Common residential projects have similar costs per square metre.

Besides few variables which could bring extra costs in, we can generally assess if a budget is reasonable and healthy for a scope since the early stages.

After developing a special concept design, we engage with contractors for initial estimates that would confirm the ballpark costing.

If it doesn’t work, we get back to the drawing board and review the options with the client.

But only once a project is fully specified and contractors are invited to bid, we can know the starting point for the construction cost.

Once construction starts, it is important to avoid variations and hope there will be no surprises hidden in the house.

During the entire process we work with our clients to help them make informed decisions on how to use their budget wisely for the finishing materials and decorations.

 Overall we do our best to stay on top of the expenses, so that you could  use your money where it really matters to you.
 
If you are planning your project, it’s important to have an experienced professional at your side to advice on all the aspects of the process.
 
You can contact us for an initial free consultation to talk about your plans.

It’s as simple as clicking on this link and book your call back at your convenience.

February 2021 updates

Monthly updates

February 2021

PROJECTS:
– Received approval for the rear extension in Hackney
– Received approval for the wrap around extension in New Cross Gate
– Site works ongoing at the West Acton project and Bickley Villa
– Prepared concept design to convert a roof into a terrace in Westminster

OFFICE:
– Expanded suppliers’ database and received new samples

COVID-19:
– National lockdown

January 2021 updates

Monthly updates

January 2021

PROJECTS:
– Received approval for two projects in Greenwich
– Started site works of West Acton project
– Construction ongoing at the villa in Bickley
– Started to design a conversion in Plumstead
– Started technical design for Wapping’s project

OFFICE:
– Expanded suppliers’ database and received new samples

COVID-19:
– National lockdown

What is a self build?

When an individual or an association of individuals build their own house (or houses), this can be considered a self build.

Self build is a way to own your home as in opposite to buying it from a commercial developer, which is the majority of the cases in the UK.

Embarking on a journey to self build your home can give great satisfaction and you can claim unexpected benefits at the end of the process.

What experience do I need to do a self build?

If you want to be a self builder, you don’t need to do the works yourself or be an expert of construction.

While many self builders want to be somehow involved in the physical process, often in the finishing stages of painting and floor-fitting (helps to save on the cost of workmanship), you can hire people to do the works for you.

Self-build is a project strategy where a private individual, not a company or a public entity, is developing their own house and taking project decisions, usually with the support of an architect or consultant, or directly working with one or more contractors.

Self build projects still require to comply with planning and building regulations, so better have an expert at your side for advice. Time is money.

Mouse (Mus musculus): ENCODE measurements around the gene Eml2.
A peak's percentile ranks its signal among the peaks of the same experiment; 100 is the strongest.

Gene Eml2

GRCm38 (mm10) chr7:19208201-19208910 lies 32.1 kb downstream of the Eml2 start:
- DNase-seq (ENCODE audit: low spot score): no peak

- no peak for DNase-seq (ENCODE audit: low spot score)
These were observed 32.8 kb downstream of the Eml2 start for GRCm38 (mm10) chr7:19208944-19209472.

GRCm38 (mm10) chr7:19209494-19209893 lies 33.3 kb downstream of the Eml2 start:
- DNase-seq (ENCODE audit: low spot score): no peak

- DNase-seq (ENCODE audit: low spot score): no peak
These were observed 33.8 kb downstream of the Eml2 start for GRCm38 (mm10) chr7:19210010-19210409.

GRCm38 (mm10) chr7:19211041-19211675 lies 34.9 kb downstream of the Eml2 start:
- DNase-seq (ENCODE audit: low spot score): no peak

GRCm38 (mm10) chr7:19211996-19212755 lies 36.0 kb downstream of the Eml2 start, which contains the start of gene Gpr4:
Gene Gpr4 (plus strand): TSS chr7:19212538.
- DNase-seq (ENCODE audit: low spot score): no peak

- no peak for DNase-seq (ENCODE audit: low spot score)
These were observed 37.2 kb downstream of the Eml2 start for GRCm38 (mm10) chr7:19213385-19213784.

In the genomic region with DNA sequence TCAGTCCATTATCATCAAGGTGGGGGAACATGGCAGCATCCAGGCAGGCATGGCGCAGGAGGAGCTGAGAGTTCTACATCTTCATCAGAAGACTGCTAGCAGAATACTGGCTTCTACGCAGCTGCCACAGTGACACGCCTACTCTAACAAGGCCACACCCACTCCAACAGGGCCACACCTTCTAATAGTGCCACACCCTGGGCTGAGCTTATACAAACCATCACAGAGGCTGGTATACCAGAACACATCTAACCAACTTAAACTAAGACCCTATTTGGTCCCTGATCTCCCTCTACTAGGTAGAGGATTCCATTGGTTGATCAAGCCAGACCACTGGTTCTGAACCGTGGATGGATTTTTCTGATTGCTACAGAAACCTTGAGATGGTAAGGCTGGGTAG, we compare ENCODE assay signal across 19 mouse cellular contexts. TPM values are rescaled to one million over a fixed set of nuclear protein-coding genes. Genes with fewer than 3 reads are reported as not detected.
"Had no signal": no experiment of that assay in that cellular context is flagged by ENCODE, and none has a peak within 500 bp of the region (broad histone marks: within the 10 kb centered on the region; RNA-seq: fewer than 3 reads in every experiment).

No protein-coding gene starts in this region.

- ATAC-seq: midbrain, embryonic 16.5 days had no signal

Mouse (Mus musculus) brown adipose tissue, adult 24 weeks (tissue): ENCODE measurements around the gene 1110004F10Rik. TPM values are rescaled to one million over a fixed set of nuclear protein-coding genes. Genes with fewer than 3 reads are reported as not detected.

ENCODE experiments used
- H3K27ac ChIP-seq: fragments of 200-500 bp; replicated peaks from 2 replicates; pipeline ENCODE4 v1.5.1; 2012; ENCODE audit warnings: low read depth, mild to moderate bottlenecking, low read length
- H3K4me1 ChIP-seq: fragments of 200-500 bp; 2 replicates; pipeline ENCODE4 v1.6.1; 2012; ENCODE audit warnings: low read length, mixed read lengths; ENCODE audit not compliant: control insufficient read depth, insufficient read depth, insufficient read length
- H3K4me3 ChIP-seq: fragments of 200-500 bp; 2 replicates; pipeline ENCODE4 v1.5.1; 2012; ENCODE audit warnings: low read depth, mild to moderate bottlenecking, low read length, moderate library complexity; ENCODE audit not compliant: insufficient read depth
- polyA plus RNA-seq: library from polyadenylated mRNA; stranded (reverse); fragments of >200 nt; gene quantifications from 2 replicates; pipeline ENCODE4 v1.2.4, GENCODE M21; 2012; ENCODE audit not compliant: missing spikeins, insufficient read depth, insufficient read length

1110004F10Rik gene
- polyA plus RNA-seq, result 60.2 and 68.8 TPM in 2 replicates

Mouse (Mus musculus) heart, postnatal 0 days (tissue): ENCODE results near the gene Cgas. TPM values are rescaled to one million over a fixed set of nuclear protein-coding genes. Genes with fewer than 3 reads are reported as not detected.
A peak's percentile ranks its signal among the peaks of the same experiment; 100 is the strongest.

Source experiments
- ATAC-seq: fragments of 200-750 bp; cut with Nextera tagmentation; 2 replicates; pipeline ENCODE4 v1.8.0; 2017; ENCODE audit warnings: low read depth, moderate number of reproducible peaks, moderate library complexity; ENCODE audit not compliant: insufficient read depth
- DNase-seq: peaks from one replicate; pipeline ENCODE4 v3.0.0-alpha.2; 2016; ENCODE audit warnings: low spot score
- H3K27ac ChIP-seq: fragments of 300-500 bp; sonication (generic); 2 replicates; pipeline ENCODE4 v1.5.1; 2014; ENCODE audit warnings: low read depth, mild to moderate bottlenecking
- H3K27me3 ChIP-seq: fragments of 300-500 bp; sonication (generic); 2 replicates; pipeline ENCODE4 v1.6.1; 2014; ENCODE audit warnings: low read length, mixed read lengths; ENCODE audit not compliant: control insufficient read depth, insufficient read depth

Why are there so little self build projects?

As they say: no pain, no gain.

You will need to find a plot of land, present a project for approval to the planning authority, have sufficient financial resources – savings, a mortgage, or equity in your existing home – to support the entire operation, arrange the temporary accommodation where you and your family will stay while the works go ahead, ensure access to services is provided to the site – unless you want to be living off-grid, but the construction works may require water and power, somehow.

Self build is stressful, definitely more that browsing real estate websites.

What are the benefits of self building?

Some of the best reasons to undertake a self build projects are extremely practical, and include:

  • have a very bespoke house, tailored for your family and lifestyle
  • save up to 30% on the market value
  • future-proof your home, include all the technology and features, or allow for them to be installed in the future.
  • have easily 25% profit on the investment (or more)
  • claim back VAT on almost all building materials
  • pay reduced VAT rate to contractors

Additional VAT benefits could apply if you are converting an existing building to live in it.

Tempting, isn’t it?

I want to a kit home. Is it self build even if it is a prefab?

Off site construction is an excellent approach if the budget is not too stretched or if the site is located in a difficult context – limited access, adverse weather.

Yet it provides very high-quality results being the components factory made and inspected carefully during the process.

Alternatively, we are specialised in low tech and use of natural materials.

Either way, it could still be considered self build with all the associated benefits.

Here you can find further information on self building:
Homebuilding & Renovating
Gov.UK
Self Build Portal

If you are thinking of self building, you should already contact us to talk about your project.

We currently offer a free consultation service and we are pretty sure you will like it.

It’s as simple as clicking on get in touch and we will help you take the right steps.

December 2020 updates

Monthly updates

December 2020

PROJECTS:
– Submitted the application for a small rear extension in Hackney
– Received approval for the project in Wapping
– Construction ongoing at the villa in Bickley

OFFICE:
– new screens in!

COVID-19:
– From lockdown to tier 3 4.
Meetings in-person reduced to minimum cancelled.